Save time, avoid awkward situations, and make quicker connections with this simple tactic.
During our day-to-day at Bread and Butter Ventures, we often find ourselves asking founders to send us a forwardable email. But what exactly does that mean, and how do you write a good one?
The easiest way to explain a forwardable email (or just a “forwardable”) is an email you send to me that I can forward to someone. Bill sends me an email. I forward that email to Brett. But it’s a bit more nuanced than that, and it’s a great skill to hone and master as a startup founder.
In this post, we’ll go through how a forwardable is often used in the world of venture capital and startups, give you an example of one, and provide a simple framework for writing your own forwardable emails.
How Do Investors Use Forwardables?
Forwardables are most used to secure an introduction to a potential investor, customer, or employee. For this post, let’s dive into how you use them when fundraising.
In this example, founder Bill is starting to fundraise. Before Bill asks for introductions to investors, he has prepped his documents and is ready to make use of his target investor list. Bill is ready to raise his seed round, so he sends his target investor list (here’s an example) to his current pre-seed or angel investors, his mentors, and other close members of his network like me. I see Bill wants an introduction to Bread and Butter Ventures, a connection I happen to have, so I put my name in the “Intro from?” column and ask Bill to send me a forwardable.
Once I get Bill’s email, I hit forward, add some context about Bill (“really awesome founder, has seen a lot of growth recently!”) and send it over to Brett to see if he would like to meet Bill.
If we break this down into steps, here is how a forwardable email works in fundraising:
- Founder Bill identifies I know Brett, an investor at Bread and Butter Ventures
- I volunteer to make an introduction and ask Bill to send me a forwardable
- Bill sends me an email written to Brett
- I forward Bill’s email and add a note about my opinion of/relation to his company
- Brett decides whether he’d like an introduction
This process often happens repeatedly. I may know eight different investors Bill wants to meet. In this case, Bill sends me eight separate and personalized emails, each in its own thread. I am happy to send these emails because Bill has made it incredibly easy for me; he has done the work, and I don’t need to sit and customize numerous different emails on his behalf.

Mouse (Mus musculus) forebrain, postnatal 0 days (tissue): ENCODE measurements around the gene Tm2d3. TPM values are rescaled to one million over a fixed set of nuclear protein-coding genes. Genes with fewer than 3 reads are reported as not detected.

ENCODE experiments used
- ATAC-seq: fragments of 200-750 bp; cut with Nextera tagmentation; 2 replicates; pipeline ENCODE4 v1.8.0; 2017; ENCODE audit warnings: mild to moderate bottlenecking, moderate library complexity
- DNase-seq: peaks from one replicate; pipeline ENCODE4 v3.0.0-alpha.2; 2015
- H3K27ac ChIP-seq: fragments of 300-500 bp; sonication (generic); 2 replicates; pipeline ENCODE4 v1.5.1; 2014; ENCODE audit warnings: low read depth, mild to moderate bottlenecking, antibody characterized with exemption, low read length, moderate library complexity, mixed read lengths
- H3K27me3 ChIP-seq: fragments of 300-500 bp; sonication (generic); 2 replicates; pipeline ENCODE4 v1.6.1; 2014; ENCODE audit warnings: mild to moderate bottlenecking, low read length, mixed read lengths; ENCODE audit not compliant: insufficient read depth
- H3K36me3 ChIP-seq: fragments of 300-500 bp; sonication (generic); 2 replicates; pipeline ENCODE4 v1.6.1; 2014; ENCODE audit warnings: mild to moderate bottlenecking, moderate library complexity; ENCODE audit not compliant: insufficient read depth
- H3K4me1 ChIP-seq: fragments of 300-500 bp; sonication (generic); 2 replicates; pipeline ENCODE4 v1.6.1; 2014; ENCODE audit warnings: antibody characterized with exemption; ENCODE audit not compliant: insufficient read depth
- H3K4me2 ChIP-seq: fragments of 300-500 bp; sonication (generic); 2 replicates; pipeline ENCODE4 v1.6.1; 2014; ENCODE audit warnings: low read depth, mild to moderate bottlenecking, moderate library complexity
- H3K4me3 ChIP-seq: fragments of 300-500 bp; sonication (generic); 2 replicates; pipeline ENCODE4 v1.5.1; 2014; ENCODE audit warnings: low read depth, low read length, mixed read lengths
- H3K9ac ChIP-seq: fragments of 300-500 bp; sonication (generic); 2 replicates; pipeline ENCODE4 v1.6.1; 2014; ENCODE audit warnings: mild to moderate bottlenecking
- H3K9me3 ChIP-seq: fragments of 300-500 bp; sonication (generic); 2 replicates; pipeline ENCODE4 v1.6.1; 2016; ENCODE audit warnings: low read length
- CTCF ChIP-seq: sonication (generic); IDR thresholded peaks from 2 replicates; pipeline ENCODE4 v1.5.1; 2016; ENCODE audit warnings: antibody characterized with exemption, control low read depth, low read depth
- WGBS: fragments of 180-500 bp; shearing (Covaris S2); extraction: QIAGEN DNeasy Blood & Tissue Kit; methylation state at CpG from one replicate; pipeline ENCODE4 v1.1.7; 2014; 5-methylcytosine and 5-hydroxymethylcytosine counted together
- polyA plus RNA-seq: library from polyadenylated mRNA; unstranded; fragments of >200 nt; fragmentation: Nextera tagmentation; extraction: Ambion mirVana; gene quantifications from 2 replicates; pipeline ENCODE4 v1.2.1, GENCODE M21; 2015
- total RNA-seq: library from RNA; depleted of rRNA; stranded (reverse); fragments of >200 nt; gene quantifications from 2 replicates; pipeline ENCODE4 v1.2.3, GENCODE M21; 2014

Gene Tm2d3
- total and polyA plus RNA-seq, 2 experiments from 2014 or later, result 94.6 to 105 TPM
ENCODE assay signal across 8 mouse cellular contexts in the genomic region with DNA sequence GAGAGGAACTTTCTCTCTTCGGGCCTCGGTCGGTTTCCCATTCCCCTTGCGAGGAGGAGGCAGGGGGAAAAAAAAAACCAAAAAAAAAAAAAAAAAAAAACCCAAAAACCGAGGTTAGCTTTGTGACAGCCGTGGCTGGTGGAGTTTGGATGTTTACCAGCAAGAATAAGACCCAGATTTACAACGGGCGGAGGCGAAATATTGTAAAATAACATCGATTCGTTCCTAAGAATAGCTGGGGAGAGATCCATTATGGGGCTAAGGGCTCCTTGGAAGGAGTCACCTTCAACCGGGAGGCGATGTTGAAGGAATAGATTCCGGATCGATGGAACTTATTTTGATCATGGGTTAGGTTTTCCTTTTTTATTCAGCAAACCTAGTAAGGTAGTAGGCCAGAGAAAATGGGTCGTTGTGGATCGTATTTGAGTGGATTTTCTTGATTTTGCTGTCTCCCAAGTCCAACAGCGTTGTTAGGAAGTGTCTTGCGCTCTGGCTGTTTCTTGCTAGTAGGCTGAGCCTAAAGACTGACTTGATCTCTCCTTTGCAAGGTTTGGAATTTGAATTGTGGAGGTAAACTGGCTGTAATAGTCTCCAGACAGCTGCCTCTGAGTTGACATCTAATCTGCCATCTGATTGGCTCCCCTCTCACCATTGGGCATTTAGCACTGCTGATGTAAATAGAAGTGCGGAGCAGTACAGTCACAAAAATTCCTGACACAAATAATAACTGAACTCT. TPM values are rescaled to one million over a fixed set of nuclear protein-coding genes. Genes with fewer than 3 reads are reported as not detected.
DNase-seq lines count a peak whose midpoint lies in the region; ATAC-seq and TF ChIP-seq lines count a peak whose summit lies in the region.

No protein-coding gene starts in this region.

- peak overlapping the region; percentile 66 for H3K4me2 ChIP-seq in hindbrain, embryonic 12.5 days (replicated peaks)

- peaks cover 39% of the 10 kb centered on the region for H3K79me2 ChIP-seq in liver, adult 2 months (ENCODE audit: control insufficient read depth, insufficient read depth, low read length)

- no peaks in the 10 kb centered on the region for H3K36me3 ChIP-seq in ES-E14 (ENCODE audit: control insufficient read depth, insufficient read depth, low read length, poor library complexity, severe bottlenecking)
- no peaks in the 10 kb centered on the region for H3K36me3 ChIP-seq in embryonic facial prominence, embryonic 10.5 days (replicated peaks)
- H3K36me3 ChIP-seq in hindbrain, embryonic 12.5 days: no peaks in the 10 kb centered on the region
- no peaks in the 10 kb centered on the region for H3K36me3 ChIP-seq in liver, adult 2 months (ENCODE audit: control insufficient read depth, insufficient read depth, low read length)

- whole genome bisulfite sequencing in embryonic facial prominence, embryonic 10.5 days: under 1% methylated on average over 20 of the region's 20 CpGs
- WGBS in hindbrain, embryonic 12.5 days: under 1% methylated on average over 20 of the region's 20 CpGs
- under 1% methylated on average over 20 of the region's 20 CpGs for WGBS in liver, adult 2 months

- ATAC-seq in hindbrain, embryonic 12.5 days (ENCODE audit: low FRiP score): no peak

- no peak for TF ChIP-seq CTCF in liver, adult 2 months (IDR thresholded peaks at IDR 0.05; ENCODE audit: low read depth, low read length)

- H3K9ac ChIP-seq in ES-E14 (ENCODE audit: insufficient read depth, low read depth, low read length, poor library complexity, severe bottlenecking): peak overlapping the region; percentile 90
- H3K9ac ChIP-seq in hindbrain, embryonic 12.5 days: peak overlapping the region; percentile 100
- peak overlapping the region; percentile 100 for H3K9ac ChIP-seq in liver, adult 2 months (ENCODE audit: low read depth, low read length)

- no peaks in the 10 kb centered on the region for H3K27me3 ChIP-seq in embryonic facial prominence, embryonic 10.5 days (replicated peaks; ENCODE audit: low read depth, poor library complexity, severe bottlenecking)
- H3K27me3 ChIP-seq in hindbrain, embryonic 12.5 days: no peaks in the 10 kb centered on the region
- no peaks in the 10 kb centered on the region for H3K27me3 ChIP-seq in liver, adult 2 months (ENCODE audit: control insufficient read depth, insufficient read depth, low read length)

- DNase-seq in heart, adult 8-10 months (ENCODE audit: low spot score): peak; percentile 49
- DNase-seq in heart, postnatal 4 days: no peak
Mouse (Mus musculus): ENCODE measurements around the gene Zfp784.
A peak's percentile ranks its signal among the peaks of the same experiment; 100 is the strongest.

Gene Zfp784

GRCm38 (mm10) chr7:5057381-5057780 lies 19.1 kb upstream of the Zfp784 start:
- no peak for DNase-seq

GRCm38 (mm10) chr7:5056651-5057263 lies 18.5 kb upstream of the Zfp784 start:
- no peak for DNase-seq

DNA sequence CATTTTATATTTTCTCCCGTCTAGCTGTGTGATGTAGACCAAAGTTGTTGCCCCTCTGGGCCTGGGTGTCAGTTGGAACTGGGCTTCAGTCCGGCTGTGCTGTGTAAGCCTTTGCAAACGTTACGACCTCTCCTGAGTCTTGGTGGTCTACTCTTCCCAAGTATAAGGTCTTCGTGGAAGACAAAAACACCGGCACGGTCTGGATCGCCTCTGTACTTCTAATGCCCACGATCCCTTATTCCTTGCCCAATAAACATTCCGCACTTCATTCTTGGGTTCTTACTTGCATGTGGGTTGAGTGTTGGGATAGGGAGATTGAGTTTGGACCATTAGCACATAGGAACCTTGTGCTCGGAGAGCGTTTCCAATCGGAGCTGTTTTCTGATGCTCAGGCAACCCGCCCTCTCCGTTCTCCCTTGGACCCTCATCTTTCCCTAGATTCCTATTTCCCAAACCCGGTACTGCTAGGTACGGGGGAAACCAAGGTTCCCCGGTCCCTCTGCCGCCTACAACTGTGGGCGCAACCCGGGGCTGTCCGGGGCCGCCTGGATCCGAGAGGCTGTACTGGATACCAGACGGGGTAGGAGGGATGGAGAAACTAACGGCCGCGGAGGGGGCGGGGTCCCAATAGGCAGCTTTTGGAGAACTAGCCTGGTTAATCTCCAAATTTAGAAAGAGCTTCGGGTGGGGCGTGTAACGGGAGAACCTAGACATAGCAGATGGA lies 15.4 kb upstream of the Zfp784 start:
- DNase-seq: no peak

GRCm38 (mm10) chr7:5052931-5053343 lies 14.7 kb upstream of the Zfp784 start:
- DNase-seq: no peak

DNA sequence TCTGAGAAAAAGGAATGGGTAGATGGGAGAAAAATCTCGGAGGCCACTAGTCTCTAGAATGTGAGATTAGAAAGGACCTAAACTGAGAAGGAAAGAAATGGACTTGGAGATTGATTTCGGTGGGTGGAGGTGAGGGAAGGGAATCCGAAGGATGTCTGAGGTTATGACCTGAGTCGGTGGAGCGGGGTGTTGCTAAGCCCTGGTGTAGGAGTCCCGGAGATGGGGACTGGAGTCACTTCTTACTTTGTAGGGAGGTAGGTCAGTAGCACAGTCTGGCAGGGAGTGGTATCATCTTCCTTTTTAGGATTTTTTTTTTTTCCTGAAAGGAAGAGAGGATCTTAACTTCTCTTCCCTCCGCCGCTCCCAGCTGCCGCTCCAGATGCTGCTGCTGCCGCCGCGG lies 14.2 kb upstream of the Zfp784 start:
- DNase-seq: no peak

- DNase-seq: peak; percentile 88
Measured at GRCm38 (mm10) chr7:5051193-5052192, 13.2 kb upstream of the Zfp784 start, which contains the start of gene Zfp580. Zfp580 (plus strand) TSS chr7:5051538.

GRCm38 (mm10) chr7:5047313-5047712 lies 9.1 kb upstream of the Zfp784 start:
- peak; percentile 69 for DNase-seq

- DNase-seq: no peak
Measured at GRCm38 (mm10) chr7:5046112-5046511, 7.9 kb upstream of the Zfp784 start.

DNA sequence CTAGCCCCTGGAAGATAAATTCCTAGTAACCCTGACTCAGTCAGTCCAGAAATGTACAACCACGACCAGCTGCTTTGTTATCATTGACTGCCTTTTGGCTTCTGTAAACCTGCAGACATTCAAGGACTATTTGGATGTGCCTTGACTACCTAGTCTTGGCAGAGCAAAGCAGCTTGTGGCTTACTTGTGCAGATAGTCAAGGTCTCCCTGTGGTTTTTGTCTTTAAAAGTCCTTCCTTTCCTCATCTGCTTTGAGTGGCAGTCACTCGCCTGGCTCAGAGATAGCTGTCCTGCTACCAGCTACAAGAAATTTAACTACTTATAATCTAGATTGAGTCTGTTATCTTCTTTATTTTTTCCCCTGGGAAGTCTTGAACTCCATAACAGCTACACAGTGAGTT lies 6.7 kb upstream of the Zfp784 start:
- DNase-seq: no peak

Ok, but What’s in a Forwardable?
Every single fundraising forwardable should include the following elements:
- Thank the introducer
- Introduce yourself/provide information about yourself and your company
- Include why you’re specifically interested in meeting the person (this can go in several different places but should be included—it shows you do your research and you’re specifically and purposefully choosing to reach out to the investor)
- Compelling traction, recent major win, an important client (you want to give enough context and peak interest)
- An ask—keep this short but include details like fundraising status or if you’ll be in the person’s city soon
Here’s Bill’s email to me:
Thank you for offering to send this email to Brett at Bread and Butter Ventures.
I’m Bill, Founder and CEO of Spark Labs, and we’re building the future of food traceability using NFTs. Our founding team combines deep Web3 expertise with food industry knowledge and has a mission of solving food traceability once and for all. I think Spark Labs might be a great fit for you because of your focus on food tech and specific call out of food traceability in your 2022 Bread and Butter food tech thesis.
A few facts about the last few months at Spark Labs:
- MVP launched in May 2022, $260K Annual Run Rate November 2022
- Pilots with 3 of the world’s 30 largest food companies
- 22 percent month-over-month revenue growth since launch
We are about to start formally raising our seed round. Would you have 30 minutes to talk more about Spark labs and why we would be a great fit for Bread and Butter?
Why Send a Forwardable Instead of Just Introducing Someone?
A double-opt-in intro means that both parties have agreed to an introduction before it happens. It saves time, avoids awkward situations, and is a best practice all-around. Great forwardables make a double opt-in intro easy and straightforward for all parties. It’s a great tool to have in your back pocket as you run your startup.